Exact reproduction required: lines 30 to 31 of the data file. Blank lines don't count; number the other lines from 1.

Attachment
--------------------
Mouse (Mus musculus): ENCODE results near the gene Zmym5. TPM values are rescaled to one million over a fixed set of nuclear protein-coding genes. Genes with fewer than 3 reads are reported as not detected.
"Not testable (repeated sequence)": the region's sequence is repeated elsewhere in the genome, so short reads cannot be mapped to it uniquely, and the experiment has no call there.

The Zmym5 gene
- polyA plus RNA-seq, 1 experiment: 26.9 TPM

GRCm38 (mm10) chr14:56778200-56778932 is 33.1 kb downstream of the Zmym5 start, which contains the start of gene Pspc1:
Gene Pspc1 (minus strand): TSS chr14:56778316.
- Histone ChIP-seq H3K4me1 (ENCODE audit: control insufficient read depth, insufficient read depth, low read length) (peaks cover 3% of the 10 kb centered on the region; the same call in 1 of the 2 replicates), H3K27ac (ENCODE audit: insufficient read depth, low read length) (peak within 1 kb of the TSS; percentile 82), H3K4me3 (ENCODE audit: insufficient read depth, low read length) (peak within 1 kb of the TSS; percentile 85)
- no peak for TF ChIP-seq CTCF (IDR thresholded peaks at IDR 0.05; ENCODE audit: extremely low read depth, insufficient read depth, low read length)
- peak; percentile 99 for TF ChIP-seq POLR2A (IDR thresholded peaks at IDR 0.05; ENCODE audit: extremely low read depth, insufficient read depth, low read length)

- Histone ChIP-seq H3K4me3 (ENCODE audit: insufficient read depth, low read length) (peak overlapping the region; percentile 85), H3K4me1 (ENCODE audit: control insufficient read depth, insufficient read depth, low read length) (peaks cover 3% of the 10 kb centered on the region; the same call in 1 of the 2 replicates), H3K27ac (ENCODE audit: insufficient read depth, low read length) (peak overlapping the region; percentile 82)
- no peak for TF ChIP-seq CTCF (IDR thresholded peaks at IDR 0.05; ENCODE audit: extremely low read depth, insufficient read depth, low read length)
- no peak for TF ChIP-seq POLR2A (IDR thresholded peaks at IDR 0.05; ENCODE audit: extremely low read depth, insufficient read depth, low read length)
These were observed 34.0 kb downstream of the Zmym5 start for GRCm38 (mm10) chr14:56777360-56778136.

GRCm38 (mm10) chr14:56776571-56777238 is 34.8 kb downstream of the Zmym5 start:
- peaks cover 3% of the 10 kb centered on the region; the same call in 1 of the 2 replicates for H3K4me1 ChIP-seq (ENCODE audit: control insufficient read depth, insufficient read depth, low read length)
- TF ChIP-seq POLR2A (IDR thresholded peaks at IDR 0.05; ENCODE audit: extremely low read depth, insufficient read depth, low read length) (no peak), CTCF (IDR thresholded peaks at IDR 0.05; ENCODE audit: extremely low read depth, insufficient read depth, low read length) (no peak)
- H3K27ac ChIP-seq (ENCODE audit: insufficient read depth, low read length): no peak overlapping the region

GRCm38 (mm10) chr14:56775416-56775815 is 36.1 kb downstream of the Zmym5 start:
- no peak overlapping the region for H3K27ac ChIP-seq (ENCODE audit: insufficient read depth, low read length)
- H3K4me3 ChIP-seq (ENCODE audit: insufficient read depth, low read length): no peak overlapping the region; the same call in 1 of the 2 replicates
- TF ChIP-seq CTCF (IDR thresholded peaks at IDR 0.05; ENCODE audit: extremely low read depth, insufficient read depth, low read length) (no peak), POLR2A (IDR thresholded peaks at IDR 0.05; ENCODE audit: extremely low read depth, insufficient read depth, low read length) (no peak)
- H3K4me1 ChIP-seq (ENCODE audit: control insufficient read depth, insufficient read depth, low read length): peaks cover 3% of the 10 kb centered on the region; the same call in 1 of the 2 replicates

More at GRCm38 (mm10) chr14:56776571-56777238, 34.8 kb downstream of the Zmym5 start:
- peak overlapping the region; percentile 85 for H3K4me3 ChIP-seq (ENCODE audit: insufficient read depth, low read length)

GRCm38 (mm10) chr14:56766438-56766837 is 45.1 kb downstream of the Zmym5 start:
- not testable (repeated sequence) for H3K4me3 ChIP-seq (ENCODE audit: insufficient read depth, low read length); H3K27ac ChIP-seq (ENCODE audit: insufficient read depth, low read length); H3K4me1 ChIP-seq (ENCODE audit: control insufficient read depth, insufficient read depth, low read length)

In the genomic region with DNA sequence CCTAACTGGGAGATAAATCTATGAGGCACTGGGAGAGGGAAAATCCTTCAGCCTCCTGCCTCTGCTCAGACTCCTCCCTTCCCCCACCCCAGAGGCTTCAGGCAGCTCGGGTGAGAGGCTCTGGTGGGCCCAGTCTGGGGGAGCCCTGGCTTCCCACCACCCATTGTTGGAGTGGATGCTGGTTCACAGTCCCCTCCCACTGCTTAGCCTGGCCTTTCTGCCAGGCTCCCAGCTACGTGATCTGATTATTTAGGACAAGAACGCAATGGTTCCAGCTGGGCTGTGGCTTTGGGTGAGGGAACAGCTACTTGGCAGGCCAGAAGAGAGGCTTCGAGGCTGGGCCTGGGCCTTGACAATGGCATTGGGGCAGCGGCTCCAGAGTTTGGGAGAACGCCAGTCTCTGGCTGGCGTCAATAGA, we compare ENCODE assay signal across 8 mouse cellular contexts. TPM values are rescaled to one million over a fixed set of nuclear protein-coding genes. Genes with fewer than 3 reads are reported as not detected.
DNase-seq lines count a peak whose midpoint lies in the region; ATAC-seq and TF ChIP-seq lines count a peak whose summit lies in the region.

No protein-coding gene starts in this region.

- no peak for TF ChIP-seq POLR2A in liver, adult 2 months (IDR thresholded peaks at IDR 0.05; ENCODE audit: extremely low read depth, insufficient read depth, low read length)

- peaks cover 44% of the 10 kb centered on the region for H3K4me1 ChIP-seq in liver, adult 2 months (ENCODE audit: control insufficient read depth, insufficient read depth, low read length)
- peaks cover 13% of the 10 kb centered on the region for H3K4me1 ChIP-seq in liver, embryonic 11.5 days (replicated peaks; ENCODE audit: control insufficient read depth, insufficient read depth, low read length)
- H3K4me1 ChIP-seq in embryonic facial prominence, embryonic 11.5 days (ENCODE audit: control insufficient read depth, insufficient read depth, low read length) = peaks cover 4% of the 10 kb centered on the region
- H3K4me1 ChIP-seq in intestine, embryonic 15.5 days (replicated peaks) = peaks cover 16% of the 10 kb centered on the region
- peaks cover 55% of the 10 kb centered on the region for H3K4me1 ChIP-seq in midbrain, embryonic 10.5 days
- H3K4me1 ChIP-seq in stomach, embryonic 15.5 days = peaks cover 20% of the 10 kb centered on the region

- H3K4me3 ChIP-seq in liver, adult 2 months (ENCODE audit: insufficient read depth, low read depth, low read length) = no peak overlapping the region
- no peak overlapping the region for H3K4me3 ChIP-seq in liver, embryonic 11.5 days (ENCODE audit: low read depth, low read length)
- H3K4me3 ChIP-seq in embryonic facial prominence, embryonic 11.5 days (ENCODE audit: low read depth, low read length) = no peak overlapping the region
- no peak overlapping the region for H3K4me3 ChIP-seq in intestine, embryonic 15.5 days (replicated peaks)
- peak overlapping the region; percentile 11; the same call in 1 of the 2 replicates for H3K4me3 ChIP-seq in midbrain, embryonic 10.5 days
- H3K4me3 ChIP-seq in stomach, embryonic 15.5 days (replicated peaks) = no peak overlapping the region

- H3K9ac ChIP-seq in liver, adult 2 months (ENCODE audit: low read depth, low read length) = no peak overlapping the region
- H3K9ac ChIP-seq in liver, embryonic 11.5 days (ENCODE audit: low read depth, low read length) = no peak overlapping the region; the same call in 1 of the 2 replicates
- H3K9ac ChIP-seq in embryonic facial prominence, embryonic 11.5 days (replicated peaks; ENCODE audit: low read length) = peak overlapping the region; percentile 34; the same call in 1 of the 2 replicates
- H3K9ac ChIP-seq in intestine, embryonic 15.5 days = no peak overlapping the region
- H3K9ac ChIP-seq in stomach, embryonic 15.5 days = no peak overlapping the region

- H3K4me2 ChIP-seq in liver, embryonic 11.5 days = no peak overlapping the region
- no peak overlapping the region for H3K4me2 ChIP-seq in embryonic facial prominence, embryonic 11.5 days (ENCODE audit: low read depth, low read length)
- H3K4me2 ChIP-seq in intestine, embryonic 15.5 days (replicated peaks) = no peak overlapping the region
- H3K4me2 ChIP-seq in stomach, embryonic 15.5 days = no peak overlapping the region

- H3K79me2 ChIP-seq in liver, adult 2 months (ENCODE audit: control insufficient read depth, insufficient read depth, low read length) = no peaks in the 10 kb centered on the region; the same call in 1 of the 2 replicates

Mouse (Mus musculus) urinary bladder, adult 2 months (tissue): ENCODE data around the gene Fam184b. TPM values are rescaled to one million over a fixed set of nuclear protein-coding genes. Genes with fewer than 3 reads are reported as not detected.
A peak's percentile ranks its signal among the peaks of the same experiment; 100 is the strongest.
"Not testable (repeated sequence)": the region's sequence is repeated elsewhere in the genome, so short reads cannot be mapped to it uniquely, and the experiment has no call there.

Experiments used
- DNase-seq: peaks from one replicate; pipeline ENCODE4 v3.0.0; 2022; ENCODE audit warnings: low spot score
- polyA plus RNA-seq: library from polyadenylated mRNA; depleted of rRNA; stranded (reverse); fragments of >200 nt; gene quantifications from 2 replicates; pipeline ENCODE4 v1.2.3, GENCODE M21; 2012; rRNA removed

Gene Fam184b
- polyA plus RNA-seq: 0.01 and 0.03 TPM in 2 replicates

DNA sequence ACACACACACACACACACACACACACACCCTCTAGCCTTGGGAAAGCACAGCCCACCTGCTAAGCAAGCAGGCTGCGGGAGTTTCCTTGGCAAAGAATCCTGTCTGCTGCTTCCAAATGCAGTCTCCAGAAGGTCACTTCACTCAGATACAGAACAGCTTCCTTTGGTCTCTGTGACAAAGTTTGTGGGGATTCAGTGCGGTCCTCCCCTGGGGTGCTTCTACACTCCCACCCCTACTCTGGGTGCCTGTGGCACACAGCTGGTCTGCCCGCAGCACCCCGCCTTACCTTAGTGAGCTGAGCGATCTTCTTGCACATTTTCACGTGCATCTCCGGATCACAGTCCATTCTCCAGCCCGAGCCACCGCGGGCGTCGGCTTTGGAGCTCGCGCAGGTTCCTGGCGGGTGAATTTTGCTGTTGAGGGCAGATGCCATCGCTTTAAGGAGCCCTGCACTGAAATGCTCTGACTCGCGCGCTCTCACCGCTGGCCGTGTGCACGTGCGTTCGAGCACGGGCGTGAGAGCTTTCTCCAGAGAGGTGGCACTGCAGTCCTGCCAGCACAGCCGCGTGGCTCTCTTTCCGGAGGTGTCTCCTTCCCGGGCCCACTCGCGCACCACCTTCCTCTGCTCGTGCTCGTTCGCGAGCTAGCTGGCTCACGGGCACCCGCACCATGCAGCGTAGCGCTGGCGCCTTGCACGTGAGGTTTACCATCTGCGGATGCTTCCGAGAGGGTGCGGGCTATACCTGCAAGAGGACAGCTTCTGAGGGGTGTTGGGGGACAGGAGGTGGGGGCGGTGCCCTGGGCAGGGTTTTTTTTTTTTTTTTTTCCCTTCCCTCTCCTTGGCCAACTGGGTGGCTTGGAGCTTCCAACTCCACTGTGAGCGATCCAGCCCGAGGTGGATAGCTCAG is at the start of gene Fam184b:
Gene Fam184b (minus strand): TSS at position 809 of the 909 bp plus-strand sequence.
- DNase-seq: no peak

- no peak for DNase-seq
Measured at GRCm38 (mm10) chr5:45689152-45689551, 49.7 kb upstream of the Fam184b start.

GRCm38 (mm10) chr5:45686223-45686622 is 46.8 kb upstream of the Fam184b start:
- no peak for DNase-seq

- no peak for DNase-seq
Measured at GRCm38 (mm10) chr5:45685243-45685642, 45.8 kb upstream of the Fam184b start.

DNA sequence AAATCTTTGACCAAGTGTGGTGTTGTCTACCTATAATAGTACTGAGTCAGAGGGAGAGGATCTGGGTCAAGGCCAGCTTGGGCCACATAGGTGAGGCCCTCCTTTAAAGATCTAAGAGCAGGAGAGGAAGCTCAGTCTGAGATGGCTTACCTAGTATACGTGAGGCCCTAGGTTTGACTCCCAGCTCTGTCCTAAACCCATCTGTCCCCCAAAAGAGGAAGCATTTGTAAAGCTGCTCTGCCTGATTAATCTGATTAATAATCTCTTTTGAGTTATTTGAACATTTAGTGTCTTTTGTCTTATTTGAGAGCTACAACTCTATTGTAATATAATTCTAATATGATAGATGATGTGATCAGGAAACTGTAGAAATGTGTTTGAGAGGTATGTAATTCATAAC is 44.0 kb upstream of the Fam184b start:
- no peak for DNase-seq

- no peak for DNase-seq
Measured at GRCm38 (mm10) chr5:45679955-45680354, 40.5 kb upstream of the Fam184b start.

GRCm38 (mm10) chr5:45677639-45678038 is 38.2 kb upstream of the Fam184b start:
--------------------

- no peak for TF ChIP-seq POLR2A in liver, adult 2 months (IDR thresholded peaks at IDR 0.05; ENCODE audit: extremely low read depth, insufficient read depth, low read length)

- peaks cover 44% of the 10 kb centered on the region for H3K4me1 ChIP-seq in liver, adult 2 months (ENCODE audit: control insufficient read depth, insufficient read depth, low read length)